amblyopia: A disconnect between the eye and the brain

Good vision requires that both eyes and the brain work together.

Amblyopia, often referred to as lazy eye, occurs when the brain suppresses visual input from one eye, which causes vision to be blurry or distorted.

amblyopia: A disconnect between the eye and the brain

Good vision requires that both eyes and the brain work together.

Amblyopia, often referred to as lazy eye, occurs when the brain suppresses visual input from one eye, which causes vision to be blurry or distorted.

How the Brain Sees icon

How the Brain Sees

Normally, the brain receives 2 images at slightly different angles, and it combines them to produce a 3-dimensional (3D) image. This is not the case with amblyopia.

With amblyopia, the brain suppresses the information that comes from the affected eye, which turns off binocular vision.

Common signs and symptoms include:

amblyopia image

An eye that wanders
inward or outward

amblyopia image

Eyes that appear to
not work together

amblyopia imagePoor depth
perception

amblyopia image

Squinting or
shutting an eye

amblyopia image

Head
tilting

If left untreated, amblyopia can lead to permanent visual impairment

Nearly 3% of adults experience permanent vision loss because of amblyopia

Clipboard icon

The facts—amblyopia:

  • Affects between 3% to 5% of children under the age of 6
  • Can result in permanent vision problems in children as early as age 10 without treatment
  • Affects more than 6 million adults in the US, who are untreated for the condition
  • Affects all races and genders
  • Affects more than 9 million people in the US and more than 210 million people worldwide
  • Is responsible for more vision loss in people 45 years and younger than all other eye diseases and trauma combined
  • Is significantly more difficult to correct as an adult if not corrected during childhood

3 possible causes that can lead to visual confusion

Amblyopia occurs when the affected eye sends blurry or distorted images to the brain. Because the brain doesn’t know how to interpret these visuals, it may learn to suppress visual inputs from the affected eye. Amblyopia occurs when the affected eye sends blurry or distorted images to the brain. Because the brain doesn’t know how to interpret these visuals, it may learn to suppress visual inputs from the affected eye.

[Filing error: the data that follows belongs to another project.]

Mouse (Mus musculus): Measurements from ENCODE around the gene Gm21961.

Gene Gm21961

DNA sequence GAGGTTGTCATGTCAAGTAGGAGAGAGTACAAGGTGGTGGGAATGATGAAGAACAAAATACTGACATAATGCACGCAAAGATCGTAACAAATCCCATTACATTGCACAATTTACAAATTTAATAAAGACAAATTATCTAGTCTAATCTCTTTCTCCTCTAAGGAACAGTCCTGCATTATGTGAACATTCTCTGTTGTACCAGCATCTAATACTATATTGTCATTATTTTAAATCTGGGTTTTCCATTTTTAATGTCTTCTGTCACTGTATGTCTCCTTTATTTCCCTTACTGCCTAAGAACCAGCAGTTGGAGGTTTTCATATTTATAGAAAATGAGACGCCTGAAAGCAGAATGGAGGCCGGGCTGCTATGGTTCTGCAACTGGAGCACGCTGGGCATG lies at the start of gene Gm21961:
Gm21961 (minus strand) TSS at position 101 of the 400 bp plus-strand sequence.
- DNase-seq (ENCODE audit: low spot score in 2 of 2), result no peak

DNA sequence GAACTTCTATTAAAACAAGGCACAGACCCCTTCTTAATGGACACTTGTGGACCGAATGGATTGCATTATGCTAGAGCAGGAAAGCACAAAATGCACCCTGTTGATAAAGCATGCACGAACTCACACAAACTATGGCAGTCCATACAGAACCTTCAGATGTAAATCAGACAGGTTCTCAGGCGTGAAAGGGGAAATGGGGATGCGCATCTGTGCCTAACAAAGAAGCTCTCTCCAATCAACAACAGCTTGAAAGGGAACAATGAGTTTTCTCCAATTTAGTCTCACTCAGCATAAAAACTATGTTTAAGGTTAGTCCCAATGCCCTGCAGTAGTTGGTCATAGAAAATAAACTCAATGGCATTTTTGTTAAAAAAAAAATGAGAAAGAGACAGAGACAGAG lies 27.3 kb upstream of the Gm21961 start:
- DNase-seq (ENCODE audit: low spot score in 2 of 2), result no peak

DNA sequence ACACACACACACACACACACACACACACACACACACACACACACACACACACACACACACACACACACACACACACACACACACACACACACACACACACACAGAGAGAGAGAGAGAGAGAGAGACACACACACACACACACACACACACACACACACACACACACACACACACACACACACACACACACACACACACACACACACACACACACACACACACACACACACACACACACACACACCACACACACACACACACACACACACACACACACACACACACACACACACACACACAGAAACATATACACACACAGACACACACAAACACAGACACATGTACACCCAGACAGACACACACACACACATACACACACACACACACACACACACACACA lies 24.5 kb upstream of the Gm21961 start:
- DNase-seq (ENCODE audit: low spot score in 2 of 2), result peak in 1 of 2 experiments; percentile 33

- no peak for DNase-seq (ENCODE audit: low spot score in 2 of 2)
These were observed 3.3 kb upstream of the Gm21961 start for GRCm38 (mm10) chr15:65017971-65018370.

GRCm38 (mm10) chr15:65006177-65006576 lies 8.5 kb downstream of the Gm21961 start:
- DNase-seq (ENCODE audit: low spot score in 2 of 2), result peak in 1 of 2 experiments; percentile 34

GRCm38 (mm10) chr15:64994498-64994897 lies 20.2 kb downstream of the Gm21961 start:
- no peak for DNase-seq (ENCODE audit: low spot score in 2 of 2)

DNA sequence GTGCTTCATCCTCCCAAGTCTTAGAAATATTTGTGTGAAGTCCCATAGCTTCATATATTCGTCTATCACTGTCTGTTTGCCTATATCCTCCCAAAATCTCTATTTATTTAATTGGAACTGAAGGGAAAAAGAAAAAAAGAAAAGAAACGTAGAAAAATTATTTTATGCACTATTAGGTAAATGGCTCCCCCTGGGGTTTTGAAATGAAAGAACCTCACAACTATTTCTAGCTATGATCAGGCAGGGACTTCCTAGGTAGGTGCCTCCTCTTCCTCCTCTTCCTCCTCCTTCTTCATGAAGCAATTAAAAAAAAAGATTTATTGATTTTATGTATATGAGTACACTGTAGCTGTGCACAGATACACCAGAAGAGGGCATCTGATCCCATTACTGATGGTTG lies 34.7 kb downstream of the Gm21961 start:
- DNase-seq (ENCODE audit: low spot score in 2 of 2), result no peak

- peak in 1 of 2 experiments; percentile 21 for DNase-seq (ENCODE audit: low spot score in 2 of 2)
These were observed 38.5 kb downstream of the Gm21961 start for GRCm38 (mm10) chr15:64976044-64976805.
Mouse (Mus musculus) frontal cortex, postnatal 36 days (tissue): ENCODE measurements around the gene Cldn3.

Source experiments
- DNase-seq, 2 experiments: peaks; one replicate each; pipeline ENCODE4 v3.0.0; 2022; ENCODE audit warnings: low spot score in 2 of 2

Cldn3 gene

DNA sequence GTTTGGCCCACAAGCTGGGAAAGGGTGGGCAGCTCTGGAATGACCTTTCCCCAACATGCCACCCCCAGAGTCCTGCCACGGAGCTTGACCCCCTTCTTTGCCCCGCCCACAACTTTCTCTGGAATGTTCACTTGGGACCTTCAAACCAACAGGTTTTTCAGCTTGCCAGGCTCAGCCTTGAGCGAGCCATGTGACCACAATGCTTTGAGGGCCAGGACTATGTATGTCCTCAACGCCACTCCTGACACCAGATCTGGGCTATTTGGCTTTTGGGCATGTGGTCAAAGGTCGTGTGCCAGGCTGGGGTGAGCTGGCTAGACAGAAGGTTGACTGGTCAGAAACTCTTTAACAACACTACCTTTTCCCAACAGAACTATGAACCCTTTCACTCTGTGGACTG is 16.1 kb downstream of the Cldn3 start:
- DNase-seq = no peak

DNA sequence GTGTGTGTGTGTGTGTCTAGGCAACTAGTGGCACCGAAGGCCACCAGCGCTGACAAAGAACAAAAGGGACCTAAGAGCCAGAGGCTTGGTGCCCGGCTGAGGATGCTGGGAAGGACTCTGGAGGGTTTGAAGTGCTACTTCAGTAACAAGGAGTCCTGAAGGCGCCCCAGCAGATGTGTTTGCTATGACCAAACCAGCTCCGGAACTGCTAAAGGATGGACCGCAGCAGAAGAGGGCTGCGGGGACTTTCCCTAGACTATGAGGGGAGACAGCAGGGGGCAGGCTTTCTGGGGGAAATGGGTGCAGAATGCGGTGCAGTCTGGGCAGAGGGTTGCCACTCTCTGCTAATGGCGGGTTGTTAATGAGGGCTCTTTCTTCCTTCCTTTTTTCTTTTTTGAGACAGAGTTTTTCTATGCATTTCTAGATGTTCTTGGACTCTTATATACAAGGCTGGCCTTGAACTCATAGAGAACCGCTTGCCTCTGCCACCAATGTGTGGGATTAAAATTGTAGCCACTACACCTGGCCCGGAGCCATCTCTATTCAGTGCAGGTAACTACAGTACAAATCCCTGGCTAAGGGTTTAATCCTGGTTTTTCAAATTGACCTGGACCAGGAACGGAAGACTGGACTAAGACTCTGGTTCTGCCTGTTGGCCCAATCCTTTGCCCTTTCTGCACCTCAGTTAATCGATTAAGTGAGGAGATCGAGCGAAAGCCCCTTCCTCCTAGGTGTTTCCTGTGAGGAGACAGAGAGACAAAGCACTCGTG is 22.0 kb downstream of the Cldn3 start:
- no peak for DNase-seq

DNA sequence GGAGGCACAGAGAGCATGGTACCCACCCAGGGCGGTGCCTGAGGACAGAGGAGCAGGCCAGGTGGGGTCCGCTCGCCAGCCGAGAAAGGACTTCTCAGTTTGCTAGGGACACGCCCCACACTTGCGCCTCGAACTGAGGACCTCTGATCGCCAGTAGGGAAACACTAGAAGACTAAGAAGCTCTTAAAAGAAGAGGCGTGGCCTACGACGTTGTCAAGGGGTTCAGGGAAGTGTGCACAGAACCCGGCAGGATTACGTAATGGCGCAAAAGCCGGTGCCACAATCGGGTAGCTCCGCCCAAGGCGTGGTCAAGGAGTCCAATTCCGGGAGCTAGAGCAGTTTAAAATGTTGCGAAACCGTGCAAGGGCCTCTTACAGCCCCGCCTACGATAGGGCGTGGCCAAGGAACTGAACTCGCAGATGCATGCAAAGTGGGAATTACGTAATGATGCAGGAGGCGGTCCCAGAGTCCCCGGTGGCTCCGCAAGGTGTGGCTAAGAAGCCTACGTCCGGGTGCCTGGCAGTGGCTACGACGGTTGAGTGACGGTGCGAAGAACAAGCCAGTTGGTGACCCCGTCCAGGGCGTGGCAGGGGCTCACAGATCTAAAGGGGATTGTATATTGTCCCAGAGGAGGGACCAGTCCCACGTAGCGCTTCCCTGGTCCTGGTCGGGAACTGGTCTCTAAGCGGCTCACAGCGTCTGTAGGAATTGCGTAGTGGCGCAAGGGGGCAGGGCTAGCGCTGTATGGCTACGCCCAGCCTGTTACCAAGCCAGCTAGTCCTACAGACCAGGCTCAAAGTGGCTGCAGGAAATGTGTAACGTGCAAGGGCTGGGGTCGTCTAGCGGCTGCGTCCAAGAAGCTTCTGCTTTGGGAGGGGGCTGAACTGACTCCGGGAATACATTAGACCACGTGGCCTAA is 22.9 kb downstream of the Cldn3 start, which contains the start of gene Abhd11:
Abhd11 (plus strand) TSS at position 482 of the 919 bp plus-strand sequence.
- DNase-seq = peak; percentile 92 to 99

There are 3 common types of amblyopia:

  • Refractive amblyopia causes light to bend on the retina, leading to blurry vision in that eye.
  • Strabismic amblyopia causes the familiar crossed-eyed appearance, which leads the brain to suppress visual input from the eye that is not straight.
  • Deprivation amblyopia occurs when light is partially or completely blocked from entering into the affected eye. This type of amblyopia may affect both eyes. Common causes include cataracts (a clouding of the lens) and ptosis (a droopy eyelid that sits low enough to block the light from entering into the eye).


*National Eye Institute. Facts about amblyopia. nei.nih.gov/health/amblyopia/amblyopia_guide. Accessed June 29, 2017.

Amblyopia affects more than just the eyes

Amblyopia can have a significant impact on children and adults, beyond their vision. The condition may cause some to struggle with a negative self-image, making it difficult to keep up in school or to participate in sports and other activities. Poor eyesight may also make it difficult to drive, find work, and maintain a sense of autonomy.

Low Self Esteem Icon

Site map          Privacy Policy          Contact us

Amblyotech is a registered trademark of Amblyotech, Inc. • All other marks used herein are the property of their respective owners. • ©2017 Amblyotech, Inc. All rights reserved.